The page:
Linking Training to Business Needs: The Secrets of HMRC Revealed. By Sarah Fletcher

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TeachingLinda Martin, Head of Learning at HM Revenue and Customs (HMRC) spoke to Sarah Fletcher about HMRC’s learning and development challenges, how they measure the success of their training investment and crucially just how they tie in their training to business needs.

HR Zone Q1: How has the learning and development (L&D) strategy at HM Revenue and Customs been developed?
Martin: It has been modelled to a high level in consultation with the business. The units each have their own learning strategy.

HR Zone Q2: How integrated is it with business strategy?
Martin: Very – the learning and development programme falls out of the business strategy. However, the businesses operational needs come first and learning needs follow.

HR Zone Q3: How is the success of the L&D strategy at HM Revenue and Customs assessed?
Martin: I’m not sure we overtly assess the success of the L&D strategy. We bring together a national learning plan every year, which defines what learning has to deliver. We use various performance indicators, such as the speed of training offered to new recruits or those employees moving to a new job within the company.

We have a disparate set of targets, including the number of days our trainers spend in face to face training and preparation for the programmes, the occupancy rate at our residential college which promotes learning, and our external spend.

HR Zone Q4: What are the main L&D challenges at HM Revenue and Customs?
Martin: Rapidly changing business needs, partly from the merger of Inland Revenue and HM Customs and Excise Departments (in April 2005) and changing service deliverance to customers. These have imposed new learning needs upon HMRC.

Persuading others that e-learning is the optimum solution in many cases has also proven challenging. People cling to the idea that classroom is learning better. Embedding e-learning in a blended learning philosophy has been important, and ensuring it is appropriately supported. We are currently working on this and getting feedback to improve the service.

Training must match the job that the employee needs to do, so we are linking together recruitment, induction and early training to ensure our staff are well equipped.

HR Zone Q5: What is the changing role of the trainer?
Martin: Trainers are now not only deliverers, but often coaches too. Very few only deliver the product then walk away, so to speak – they now provide learning support in a more mixed role. Sometimes design work is involved, as trainers that deliver our new management and leadership products frequently write them as well.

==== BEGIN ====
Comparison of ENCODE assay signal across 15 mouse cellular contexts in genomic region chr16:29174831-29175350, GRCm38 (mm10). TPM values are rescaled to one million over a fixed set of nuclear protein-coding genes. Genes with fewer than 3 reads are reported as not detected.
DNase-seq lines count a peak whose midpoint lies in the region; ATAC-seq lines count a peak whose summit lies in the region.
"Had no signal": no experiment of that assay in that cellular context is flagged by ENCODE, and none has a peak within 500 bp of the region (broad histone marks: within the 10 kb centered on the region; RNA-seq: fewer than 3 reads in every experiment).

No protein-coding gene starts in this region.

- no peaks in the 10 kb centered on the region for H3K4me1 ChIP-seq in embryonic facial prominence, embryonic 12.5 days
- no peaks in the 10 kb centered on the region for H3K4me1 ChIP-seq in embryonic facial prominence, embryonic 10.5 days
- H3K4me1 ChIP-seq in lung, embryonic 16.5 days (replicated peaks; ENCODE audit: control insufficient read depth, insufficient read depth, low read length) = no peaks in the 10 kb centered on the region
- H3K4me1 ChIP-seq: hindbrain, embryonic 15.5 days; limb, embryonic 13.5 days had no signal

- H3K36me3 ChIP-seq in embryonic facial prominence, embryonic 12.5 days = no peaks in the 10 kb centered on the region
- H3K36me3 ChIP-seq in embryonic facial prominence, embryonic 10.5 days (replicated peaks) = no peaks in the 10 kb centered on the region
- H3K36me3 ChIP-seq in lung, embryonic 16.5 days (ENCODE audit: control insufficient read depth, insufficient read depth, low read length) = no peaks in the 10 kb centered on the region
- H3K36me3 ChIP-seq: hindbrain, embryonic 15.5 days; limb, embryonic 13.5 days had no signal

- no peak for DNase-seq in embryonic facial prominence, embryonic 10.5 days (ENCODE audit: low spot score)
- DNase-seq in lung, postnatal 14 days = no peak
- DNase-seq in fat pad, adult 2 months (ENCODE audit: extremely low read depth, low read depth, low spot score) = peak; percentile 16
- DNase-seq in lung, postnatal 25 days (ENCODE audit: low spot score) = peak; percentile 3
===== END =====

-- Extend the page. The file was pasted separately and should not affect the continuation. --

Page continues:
HR Zone Q6: How important is it that businesses train their staff?
Martin: It is very important - the business is changing all the time and what we expect of managers is constantly increasing and being upgraded. We must provide the training products needed to upskill, the two go hand in hand.

It is also important to refresh the understanding of employees. They may have forgotten or grown bored of details. You can’t simply teach and expect it to apply for the next ten years – it won’t happen.

Business knowledge is very important – we provide lots of “just in time” training in response to changing taxes, legislation and other new demands. For example, the introduction of new tax credits required staff training; and bringing two departments together to form HMRC demanded new products.

HR Zone Q7: Why should delegates attend your talk Linking Training to Business Needs at the forthcoming CIPD, HRD conference?
Martin: It will be an opportunity to hear a very large organisation’s response to massive change in a short time period, and how we’ve supported this.

HR Zone Q8: What are the key messages you hope to get across?
Martin: The importance of putting business strategy first, and providing learning support.

HR Zone Q9: What is the transfer of learning in the workplace?
Martin: Learning is the responsibility of managers, not of the central learning function. It is managers acting as coaches, people being given the opportunity to practice the skills they’ve learned. E-learning is great to achieve this as you can return to it whenever you like.

Linda Martin will be talking to delegates at the CIPD’s HRD conference on Thursday, 6 April at 13.45 together with Margaret Gildea, Director of Human Resources – Operations and UK Shared Services, Rolls Royce on linking training to business needs.

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